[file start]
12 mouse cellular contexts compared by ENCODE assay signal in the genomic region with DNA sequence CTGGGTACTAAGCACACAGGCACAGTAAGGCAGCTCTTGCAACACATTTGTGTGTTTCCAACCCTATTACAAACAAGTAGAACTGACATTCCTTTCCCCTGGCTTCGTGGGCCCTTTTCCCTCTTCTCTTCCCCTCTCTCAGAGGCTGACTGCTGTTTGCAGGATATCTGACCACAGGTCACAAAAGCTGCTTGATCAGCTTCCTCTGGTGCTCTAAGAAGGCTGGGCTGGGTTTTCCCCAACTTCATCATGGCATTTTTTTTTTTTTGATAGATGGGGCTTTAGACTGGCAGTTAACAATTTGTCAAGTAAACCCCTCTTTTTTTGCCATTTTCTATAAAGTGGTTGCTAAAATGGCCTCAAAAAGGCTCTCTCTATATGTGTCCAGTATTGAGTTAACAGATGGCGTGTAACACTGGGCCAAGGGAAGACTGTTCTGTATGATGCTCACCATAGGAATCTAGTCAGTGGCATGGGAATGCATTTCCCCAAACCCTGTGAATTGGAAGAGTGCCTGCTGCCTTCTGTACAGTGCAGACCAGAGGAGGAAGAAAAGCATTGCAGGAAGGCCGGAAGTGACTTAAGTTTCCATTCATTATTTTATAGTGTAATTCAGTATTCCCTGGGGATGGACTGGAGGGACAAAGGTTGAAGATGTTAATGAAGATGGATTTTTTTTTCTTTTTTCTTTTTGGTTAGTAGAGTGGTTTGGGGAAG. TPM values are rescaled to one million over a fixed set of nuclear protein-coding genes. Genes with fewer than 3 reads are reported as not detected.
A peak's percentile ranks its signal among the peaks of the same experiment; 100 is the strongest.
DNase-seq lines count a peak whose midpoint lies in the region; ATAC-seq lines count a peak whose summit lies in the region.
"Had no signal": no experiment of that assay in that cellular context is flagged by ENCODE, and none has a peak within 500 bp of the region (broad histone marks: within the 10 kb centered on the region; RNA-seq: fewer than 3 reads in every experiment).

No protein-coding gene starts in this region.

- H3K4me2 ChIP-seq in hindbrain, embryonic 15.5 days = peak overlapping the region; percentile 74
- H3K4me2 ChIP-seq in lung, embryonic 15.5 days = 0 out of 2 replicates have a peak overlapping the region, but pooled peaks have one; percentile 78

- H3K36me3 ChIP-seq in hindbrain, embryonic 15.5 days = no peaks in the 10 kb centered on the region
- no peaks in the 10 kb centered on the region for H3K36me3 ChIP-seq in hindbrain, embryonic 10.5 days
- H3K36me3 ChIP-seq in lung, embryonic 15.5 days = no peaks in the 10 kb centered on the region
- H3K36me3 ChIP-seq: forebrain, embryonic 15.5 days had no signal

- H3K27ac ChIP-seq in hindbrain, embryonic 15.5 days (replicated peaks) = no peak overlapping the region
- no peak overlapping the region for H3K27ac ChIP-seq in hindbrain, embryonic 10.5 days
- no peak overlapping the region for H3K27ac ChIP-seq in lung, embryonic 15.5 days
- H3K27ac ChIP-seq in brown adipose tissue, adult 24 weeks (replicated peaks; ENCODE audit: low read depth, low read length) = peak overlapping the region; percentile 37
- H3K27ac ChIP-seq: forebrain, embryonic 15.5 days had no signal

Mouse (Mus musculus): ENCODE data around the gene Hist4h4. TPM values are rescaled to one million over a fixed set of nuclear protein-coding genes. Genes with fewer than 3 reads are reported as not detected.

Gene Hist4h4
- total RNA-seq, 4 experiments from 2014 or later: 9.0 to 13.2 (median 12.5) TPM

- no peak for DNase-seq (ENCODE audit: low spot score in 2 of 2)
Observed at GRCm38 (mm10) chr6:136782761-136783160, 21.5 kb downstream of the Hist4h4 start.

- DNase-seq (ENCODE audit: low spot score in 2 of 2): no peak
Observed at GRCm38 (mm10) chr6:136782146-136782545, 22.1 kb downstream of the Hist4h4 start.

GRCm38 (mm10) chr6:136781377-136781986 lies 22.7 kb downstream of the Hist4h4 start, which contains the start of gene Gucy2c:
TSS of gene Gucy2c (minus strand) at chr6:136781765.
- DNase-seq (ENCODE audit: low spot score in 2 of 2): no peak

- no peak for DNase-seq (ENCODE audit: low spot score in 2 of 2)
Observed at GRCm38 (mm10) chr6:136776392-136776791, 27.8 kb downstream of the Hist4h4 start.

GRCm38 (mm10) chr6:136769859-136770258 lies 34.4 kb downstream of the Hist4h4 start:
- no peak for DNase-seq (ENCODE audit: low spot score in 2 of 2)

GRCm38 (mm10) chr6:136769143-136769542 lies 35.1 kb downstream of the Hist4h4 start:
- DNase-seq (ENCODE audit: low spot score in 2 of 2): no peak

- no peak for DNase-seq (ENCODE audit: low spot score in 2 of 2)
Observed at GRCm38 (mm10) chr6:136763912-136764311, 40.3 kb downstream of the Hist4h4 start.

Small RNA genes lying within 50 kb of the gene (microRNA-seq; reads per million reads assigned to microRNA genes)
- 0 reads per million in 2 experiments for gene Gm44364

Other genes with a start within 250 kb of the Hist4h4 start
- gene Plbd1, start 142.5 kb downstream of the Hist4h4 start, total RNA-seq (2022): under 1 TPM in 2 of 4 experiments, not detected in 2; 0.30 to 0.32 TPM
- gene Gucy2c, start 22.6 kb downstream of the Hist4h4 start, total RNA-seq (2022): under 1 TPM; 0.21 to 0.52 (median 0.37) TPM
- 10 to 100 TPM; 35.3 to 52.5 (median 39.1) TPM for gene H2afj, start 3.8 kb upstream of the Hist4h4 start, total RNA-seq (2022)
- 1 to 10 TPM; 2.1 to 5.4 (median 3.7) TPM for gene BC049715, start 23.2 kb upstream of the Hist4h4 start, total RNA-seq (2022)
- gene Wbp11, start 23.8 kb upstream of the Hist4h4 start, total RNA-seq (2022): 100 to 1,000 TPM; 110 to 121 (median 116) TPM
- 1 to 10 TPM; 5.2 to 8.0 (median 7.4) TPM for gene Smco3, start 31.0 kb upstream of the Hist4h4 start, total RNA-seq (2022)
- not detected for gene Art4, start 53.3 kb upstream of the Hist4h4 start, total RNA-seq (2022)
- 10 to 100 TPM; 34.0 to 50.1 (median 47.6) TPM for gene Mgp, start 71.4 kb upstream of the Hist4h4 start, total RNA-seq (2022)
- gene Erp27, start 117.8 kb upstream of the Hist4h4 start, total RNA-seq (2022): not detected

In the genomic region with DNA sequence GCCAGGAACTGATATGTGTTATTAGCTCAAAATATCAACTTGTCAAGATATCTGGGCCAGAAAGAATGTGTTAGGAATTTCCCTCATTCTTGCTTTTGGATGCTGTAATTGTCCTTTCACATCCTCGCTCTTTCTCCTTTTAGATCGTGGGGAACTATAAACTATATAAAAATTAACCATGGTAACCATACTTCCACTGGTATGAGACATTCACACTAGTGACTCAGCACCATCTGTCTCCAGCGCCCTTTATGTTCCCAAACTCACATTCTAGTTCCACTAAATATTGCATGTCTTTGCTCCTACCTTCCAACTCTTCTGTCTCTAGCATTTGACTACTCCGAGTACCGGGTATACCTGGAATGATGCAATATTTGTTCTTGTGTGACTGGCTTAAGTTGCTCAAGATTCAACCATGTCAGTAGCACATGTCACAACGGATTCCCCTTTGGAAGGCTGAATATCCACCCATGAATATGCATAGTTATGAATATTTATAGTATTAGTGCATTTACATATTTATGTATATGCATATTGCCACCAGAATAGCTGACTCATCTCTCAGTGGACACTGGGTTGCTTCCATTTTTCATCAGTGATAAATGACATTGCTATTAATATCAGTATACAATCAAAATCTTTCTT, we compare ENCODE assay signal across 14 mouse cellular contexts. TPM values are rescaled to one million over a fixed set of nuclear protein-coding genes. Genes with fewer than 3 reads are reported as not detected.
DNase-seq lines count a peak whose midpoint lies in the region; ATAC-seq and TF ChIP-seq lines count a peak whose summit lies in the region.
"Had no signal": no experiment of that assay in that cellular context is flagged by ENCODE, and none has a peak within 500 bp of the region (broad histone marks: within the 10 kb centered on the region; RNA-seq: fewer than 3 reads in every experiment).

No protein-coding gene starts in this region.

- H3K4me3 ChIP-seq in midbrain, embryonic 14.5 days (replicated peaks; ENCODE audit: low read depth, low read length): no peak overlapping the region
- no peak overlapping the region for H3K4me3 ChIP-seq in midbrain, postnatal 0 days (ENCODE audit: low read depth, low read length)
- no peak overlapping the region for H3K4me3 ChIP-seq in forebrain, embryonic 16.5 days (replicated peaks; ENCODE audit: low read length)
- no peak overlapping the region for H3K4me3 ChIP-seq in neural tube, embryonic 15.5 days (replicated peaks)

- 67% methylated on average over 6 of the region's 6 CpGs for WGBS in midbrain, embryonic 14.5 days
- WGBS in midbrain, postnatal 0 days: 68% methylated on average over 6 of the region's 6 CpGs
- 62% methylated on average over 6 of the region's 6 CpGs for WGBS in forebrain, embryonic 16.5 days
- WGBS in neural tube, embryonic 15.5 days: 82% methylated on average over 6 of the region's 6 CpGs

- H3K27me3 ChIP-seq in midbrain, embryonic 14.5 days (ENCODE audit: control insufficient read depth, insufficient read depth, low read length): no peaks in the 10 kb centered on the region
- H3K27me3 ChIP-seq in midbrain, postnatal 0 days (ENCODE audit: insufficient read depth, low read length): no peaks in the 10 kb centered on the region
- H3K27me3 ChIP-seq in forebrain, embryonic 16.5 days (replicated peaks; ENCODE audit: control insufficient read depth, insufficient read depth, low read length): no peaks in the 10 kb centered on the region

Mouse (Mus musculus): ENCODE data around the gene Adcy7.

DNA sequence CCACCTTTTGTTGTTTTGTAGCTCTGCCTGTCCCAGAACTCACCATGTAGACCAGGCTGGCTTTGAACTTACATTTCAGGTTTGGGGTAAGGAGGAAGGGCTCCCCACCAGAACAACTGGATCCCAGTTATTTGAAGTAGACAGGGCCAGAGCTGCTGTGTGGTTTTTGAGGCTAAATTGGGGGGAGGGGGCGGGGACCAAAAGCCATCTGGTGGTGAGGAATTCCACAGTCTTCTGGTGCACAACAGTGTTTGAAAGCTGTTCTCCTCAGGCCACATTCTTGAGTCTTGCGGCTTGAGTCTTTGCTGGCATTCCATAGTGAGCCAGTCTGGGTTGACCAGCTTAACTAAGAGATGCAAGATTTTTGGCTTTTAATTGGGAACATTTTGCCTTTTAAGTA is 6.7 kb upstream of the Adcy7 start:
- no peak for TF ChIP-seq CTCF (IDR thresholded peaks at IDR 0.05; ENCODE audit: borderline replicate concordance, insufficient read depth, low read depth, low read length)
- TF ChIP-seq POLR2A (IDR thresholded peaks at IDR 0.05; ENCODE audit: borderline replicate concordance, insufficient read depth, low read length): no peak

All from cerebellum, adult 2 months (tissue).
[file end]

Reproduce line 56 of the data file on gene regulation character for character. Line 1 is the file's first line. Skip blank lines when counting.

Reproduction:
- WGBS in midbrain, postnatal 0 days: 68% methylated on average over 6 of the region's 6 CpGs